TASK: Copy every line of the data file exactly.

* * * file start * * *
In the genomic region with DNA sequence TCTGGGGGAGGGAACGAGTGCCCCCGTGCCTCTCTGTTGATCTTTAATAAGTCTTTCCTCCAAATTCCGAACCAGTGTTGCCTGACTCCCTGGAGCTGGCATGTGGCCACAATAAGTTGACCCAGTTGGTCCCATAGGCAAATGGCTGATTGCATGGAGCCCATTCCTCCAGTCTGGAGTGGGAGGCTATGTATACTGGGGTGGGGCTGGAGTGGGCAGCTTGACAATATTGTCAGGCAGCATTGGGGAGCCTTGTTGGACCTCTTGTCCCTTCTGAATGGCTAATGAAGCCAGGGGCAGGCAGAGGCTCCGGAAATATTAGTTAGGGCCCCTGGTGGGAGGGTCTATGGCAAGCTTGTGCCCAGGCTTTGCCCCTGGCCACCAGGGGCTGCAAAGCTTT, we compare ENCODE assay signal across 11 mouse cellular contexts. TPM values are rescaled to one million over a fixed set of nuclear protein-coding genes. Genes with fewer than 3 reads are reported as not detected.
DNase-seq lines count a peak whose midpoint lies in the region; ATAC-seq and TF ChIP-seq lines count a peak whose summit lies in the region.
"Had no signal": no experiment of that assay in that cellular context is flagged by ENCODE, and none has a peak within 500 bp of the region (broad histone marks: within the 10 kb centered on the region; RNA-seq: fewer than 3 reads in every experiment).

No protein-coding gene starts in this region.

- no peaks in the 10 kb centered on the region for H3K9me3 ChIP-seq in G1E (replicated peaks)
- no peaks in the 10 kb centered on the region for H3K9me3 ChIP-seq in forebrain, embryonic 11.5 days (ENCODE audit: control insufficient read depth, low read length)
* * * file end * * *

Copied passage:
In the genomic region with DNA sequence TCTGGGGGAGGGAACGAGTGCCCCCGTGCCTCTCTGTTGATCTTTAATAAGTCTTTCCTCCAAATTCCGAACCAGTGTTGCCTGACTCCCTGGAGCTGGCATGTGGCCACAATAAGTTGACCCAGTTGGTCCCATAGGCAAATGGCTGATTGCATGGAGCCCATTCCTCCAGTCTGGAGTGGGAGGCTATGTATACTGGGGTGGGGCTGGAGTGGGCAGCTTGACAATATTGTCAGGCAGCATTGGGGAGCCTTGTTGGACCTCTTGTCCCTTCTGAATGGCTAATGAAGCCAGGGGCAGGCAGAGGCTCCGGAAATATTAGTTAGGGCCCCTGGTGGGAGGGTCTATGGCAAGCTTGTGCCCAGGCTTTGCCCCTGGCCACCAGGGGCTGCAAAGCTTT, we compare ENCODE assay signal across 11 mouse cellular contexts. TPM values are rescaled to one million over a fixed set of nuclear protein-coding genes. Genes with fewer than 3 reads are reported as not detected.
DNase-seq lines count a peak whose midpoint lies in the region; ATAC-seq and TF ChIP-seq lines count a peak whose summit lies in the region.
"Had no signal": no experiment of that assay in that cellular context is flagged by ENCODE, and none has a peak within 500 bp of the region (broad histone marks: within the 10 kb centered on the region; RNA-seq: fewer than 3 reads in every experiment).

No protein-coding gene starts in this region.

- no peaks in the 10 kb centered on the region for H3K9me3 ChIP-seq in G1E (replicated peaks)
- no peaks in the 10 kb centered on the region for H3K9me3 ChIP-seq in forebrain, embryonic 11.5 days (ENCODE audit: control insufficient read depth, low read length)